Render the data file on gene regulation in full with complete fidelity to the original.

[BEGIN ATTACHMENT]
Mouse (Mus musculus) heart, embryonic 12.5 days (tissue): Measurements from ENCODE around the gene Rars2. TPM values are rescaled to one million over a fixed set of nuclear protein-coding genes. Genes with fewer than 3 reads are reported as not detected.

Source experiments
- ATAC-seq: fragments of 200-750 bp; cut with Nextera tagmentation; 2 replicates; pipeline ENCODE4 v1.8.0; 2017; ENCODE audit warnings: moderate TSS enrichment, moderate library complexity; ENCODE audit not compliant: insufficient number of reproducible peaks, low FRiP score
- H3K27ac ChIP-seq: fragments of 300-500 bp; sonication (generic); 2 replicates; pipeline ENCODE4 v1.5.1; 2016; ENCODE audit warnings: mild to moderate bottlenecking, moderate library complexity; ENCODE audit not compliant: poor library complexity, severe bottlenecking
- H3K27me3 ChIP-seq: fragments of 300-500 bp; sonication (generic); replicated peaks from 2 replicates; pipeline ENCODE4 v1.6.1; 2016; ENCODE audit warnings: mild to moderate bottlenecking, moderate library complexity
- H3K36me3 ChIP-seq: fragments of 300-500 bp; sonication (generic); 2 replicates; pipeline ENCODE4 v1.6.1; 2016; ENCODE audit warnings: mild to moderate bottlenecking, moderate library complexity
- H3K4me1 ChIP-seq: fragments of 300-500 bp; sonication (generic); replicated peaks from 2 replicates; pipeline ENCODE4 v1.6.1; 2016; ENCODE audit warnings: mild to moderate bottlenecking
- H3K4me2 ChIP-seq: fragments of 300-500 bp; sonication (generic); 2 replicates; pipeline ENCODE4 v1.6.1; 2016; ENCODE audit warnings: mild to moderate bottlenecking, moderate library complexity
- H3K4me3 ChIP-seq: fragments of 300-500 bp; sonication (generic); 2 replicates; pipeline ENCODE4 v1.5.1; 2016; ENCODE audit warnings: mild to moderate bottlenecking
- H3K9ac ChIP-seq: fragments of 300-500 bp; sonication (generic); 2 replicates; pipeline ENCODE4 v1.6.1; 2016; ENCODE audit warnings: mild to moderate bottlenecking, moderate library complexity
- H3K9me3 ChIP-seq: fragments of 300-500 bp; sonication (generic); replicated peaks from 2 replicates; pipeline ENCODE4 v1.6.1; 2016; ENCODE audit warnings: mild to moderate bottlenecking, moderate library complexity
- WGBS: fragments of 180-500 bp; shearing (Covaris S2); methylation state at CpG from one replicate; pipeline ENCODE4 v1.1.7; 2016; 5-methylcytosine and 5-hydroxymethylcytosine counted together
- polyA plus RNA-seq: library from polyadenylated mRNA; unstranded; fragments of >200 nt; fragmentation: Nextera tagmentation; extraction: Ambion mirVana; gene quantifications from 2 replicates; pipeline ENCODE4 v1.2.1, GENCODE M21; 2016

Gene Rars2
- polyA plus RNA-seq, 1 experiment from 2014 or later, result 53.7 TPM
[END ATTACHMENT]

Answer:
Mouse (Mus musculus) heart, embryonic 12.5 days (tissue): Measurements from ENCODE around the gene Rars2. TPM values are rescaled to one million over a fixed set of nuclear protein-coding genes. Genes with fewer than 3 reads are reported as not detected.

Source experiments
- ATAC-seq: fragments of 200-750 bp; cut with Nextera tagmentation; 2 replicates; pipeline ENCODE4 v1.8.0; 2017; ENCODE audit warnings: moderate TSS enrichment, moderate library complexity; ENCODE audit not compliant: insufficient number of reproducible peaks, low FRiP score
- H3K27ac ChIP-seq: fragments of 300-500 bp; sonication (generic); 2 replicates; pipeline ENCODE4 v1.5.1; 2016; ENCODE audit warnings: mild to moderate bottlenecking, moderate library complexity; ENCODE audit not compliant: poor library complexity, severe bottlenecking
- H3K27me3 ChIP-seq: fragments of 300-500 bp; sonication (generic); replicated peaks from 2 replicates; pipeline ENCODE4 v1.6.1; 2016; ENCODE audit warnings: mild to moderate bottlenecking, moderate library complexity
- H3K36me3 ChIP-seq: fragments of 300-500 bp; sonication (generic); 2 replicates; pipeline ENCODE4 v1.6.1; 2016; ENCODE audit warnings: mild to moderate bottlenecking, moderate library complexity
- H3K4me1 ChIP-seq: fragments of 300-500 bp; sonication (generic); replicated peaks from 2 replicates; pipeline ENCODE4 v1.6.1; 2016; ENCODE audit warnings: mild to moderate bottlenecking
- H3K4me2 ChIP-seq: fragments of 300-500 bp; sonication (generic); 2 replicates; pipeline ENCODE4 v1.6.1; 2016; ENCODE audit warnings: mild to moderate bottlenecking, moderate library complexity
- H3K4me3 ChIP-seq: fragments of 300-500 bp; sonication (generic); 2 replicates; pipeline ENCODE4 v1.5.1; 2016; ENCODE audit warnings: mild to moderate bottlenecking
- H3K9ac ChIP-seq: fragments of 300-500 bp; sonication (generic); 2 replicates; pipeline ENCODE4 v1.6.1; 2016; ENCODE audit warnings: mild to moderate bottlenecking, moderate library complexity
- H3K9me3 ChIP-seq: fragments of 300-500 bp; sonication (generic); replicated peaks from 2 replicates; pipeline ENCODE4 v1.6.1; 2016; ENCODE audit warnings: mild to moderate bottlenecking, moderate library complexity
- WGBS: fragments of 180-500 bp; shearing (Covaris S2); methylation state at CpG from one replicate; pipeline ENCODE4 v1.1.7; 2016; 5-methylcytosine and 5-hydroxymethylcytosine counted together
- polyA plus RNA-seq: library from polyadenylated mRNA; unstranded; fragments of >200 nt; fragmentation: Nextera tagmentation; extraction: Ambion mirVana; gene quantifications from 2 replicates; pipeline ENCODE4 v1.2.1, GENCODE M21; 2016

Gene Rars2
- polyA plus RNA-seq, 1 experiment from 2014 or later, result 53.7 TPM